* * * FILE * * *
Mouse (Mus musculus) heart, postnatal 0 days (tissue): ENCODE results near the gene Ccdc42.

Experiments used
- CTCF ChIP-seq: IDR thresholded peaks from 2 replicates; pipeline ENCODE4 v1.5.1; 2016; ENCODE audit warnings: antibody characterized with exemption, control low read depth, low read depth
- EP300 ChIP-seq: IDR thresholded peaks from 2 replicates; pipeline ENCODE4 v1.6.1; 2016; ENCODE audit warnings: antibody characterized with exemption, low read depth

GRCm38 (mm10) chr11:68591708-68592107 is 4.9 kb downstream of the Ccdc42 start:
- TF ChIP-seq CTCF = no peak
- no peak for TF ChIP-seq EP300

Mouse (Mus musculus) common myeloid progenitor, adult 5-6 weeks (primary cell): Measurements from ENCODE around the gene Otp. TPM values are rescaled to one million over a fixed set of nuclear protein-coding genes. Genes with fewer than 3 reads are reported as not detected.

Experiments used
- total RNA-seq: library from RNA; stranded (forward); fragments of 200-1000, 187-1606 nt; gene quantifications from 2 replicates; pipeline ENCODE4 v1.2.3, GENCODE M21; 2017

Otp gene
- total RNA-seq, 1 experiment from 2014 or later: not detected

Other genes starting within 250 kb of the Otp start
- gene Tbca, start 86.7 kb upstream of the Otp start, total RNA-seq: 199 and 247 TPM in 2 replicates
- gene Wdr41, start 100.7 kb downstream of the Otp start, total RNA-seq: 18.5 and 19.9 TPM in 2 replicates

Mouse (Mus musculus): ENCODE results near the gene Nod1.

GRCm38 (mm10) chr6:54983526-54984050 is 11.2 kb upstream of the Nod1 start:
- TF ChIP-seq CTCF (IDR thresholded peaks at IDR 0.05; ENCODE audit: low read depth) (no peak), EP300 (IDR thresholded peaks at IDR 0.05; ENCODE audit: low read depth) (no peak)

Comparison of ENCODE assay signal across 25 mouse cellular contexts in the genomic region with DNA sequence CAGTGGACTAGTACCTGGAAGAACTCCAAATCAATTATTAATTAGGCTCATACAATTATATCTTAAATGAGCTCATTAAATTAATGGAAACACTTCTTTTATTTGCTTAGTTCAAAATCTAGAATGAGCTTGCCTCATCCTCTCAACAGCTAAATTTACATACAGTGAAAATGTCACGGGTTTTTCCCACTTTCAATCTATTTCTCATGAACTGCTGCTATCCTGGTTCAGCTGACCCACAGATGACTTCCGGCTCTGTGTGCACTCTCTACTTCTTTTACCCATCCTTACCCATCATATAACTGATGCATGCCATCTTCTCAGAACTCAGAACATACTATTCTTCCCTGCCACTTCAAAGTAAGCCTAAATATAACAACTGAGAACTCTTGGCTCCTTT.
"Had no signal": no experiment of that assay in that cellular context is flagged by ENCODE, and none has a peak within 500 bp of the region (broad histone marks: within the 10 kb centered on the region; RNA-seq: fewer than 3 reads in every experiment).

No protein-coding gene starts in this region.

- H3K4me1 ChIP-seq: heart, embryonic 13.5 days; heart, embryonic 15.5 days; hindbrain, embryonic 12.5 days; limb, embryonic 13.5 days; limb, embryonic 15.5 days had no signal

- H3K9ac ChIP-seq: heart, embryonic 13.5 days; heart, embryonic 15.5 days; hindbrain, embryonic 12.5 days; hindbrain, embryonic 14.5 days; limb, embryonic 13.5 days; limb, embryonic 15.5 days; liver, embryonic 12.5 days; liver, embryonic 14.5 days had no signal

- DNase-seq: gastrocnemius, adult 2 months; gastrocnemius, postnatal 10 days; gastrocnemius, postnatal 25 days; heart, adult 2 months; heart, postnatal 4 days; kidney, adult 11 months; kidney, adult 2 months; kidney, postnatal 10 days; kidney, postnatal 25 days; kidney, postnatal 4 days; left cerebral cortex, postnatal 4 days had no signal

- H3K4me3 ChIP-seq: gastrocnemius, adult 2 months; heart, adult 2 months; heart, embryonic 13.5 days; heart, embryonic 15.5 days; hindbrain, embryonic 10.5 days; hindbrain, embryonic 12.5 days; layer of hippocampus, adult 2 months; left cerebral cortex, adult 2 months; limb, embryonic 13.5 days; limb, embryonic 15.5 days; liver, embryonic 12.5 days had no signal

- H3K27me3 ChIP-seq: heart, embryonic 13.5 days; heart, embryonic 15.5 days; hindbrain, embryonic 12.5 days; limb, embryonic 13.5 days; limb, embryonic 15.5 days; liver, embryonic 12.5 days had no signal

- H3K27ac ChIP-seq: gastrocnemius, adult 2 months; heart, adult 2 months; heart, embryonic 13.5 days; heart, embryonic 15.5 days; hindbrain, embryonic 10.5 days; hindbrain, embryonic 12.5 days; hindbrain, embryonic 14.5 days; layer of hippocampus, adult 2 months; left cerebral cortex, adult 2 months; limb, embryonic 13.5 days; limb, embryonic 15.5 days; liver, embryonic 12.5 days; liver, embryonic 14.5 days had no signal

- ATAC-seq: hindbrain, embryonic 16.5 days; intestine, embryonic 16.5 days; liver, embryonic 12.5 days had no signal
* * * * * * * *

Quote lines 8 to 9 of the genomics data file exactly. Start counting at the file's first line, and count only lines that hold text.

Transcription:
Mouse (Mus musculus) common myeloid progenitor, adult 5-6 weeks (primary cell): Measurements from ENCODE around the gene Otp. TPM values are rescaled to one million over a fixed set of nuclear protein-coding genes. Genes with fewer than 3 reads are reported as not detected.

Experiments used